A visit to Llynnon Mill is an absolute must and I hope that the weather allows you to see it at its best.
in addition to visiting inside the only working windmill on Anglesey you are afforded the luxury of fabulous meringues and cups of tea.
Make sure that you talk to the Miller and his Capable Assistant.
These two gentlemen are a wonderful source of information and very pleasant and genial company. It'd be a shame to walk away regretting not asking that question.
Not only is the windmill a wonderful place to visit, you can walk about the reconstruction of the Iron Age Settlement located just lower down on the same site.
Enjoy your visit, take plenty of photos and buy some flour while you’re there.
This Grist Mill is the only fully operational windmill on Anglesey. The Swoosh of its sails sweeping past is simultaneously exhilarating and frightening.
You may be lucky on your visit for the miller to have set the sails to work.
Many a young Anglesey child has run him or herself dizzy around the mill, which would probably explain its remaining a popular place to visit by Island people. It leaves an indelible image on one’s memory.
If it's a fine day enjoy a cuppa and fine cake at the tables outside of the delightful little mill café, the Llynnon Tea Room.
There are a few reasons I wish you to visit the Mill: its beauty and the countryside, to name two.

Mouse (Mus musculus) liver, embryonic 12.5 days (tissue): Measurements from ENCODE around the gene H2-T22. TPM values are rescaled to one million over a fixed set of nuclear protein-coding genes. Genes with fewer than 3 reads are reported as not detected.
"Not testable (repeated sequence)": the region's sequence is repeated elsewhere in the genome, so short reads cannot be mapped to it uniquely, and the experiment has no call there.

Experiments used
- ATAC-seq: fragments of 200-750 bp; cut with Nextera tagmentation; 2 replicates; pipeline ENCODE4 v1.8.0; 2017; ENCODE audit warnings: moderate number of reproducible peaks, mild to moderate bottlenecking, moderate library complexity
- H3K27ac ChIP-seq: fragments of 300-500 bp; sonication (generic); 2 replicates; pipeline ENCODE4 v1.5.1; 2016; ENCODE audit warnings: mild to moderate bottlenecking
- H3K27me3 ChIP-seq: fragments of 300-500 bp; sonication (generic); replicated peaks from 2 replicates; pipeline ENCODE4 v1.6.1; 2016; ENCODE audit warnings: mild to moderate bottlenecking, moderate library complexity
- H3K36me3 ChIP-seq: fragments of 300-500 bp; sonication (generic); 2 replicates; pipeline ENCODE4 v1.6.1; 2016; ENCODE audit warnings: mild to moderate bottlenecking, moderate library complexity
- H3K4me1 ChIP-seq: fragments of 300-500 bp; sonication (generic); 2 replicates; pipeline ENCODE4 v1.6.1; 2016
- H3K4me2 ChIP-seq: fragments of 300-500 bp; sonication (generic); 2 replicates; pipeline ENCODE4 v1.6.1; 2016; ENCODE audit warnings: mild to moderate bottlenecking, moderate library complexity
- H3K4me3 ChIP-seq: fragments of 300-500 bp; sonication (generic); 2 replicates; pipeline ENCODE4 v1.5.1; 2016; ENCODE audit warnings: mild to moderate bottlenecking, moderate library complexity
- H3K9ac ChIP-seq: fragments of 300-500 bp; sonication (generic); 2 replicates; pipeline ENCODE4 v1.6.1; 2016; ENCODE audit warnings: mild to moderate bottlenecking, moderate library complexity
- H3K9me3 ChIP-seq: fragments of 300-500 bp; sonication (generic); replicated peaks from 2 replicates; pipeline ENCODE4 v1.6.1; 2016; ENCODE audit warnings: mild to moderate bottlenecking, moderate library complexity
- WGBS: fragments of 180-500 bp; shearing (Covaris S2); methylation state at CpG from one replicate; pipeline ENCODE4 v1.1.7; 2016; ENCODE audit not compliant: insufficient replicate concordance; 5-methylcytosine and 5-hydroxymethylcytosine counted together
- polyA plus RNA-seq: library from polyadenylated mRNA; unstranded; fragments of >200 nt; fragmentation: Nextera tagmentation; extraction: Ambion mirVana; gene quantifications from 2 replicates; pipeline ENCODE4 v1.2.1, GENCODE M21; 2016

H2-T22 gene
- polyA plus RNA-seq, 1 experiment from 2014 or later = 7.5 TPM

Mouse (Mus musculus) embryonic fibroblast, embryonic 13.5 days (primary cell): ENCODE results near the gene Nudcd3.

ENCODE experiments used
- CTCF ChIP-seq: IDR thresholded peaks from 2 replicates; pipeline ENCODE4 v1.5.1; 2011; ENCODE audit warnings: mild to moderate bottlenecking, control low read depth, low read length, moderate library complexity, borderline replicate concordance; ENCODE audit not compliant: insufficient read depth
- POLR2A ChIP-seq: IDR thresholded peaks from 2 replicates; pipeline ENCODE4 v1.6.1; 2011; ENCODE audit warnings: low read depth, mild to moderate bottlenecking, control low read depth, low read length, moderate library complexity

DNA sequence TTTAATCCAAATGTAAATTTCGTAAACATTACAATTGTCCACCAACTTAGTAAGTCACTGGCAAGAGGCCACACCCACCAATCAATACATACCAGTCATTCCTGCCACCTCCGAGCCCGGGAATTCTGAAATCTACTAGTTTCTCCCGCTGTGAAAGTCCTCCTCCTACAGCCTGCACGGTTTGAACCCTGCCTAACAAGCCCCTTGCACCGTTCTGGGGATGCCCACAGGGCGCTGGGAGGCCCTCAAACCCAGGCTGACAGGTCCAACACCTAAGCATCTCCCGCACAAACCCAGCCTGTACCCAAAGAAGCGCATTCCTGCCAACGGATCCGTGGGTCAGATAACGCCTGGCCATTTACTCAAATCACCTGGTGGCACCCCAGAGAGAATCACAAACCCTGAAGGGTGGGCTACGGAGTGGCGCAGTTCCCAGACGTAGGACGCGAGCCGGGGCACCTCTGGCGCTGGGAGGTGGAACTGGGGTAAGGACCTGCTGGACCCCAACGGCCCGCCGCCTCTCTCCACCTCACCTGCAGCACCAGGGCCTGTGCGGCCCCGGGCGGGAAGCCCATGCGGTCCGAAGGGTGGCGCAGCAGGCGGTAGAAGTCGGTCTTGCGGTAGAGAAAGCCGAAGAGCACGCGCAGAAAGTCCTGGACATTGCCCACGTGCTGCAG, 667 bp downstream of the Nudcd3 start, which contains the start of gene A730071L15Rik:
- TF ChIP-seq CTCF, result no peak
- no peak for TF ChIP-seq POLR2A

However, it is the robust workmanship of the wooden machinery that I want you to appreciate and enjoy more than anything else.
Without the Wind and Gravity and the simple innovative engineering solutions of a bygone age, the beauty of Llynnon Mill would not be known to us.
I do most sincerely hope that the sails are in full circular flow for you. Click Here For More .....
Completed in 2007 these reproduction Iron Age Roundhouses at Llynnon now form part of a living museum on the Mill site near the very rural Anglesey village of Llanddeusant.
With but a skip, a hop and a jump one can take a gigantic leap from the mill that was in full community use in the 1940s to a reconstruction that is a representation of life on Anglesey between 3,000 and 5,000 years ago.
I wonder how many of the modern Druids worship their other god, a horned god, Cernunnos.
To this day I deeply regret that I did not have a camera with me the first time I visited Melin Hywel (or Melin Howell) with my rather lovely friend.
I remember the mill was unlocked and so we wandered about the interior seeking to imagine the pounding, grinding and hissing noise in an atmosphere of corn flour dust.
It was around 2000, I think and even then the timbers were showing the sign of ageing and woodworm.
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